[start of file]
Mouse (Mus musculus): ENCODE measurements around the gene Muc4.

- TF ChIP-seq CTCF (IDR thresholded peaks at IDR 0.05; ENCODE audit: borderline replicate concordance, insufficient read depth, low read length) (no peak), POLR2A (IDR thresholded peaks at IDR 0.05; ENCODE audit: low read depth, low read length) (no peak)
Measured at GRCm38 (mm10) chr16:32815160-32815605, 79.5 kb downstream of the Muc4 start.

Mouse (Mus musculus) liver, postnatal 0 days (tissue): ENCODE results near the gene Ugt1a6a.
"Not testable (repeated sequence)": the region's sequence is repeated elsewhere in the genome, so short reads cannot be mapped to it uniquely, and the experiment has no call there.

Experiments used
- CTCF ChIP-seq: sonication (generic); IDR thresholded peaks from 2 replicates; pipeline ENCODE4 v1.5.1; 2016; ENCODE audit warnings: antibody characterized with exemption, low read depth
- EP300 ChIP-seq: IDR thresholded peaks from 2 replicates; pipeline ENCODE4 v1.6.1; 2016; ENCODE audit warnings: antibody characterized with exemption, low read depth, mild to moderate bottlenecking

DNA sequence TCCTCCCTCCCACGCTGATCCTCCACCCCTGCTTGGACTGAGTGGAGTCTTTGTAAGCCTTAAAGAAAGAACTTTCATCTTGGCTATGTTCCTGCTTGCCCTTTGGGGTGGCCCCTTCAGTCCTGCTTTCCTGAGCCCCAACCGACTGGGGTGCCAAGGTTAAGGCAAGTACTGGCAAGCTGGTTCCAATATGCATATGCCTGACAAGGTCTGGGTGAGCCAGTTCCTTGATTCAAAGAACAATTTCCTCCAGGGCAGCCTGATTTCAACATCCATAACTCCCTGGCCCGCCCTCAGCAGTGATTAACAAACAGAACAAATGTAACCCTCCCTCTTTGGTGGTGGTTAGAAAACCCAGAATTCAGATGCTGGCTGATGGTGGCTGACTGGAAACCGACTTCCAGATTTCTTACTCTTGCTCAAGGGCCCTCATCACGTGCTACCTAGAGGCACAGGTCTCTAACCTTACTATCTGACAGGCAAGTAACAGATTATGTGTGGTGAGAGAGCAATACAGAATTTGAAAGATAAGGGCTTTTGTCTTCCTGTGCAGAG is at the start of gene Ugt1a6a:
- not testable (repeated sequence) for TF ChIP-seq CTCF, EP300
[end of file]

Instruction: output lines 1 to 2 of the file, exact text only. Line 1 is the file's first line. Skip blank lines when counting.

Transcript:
Mouse (Mus musculus): ENCODE measurements around the gene Muc4.

- TF ChIP-seq CTCF (IDR thresholded peaks at IDR 0.05; ENCODE audit: borderline replicate concordance, insufficient read depth, low read length) (no peak), POLR2A (IDR thresholded peaks at IDR 0.05; ENCODE audit: low read depth, low read length) (no peak)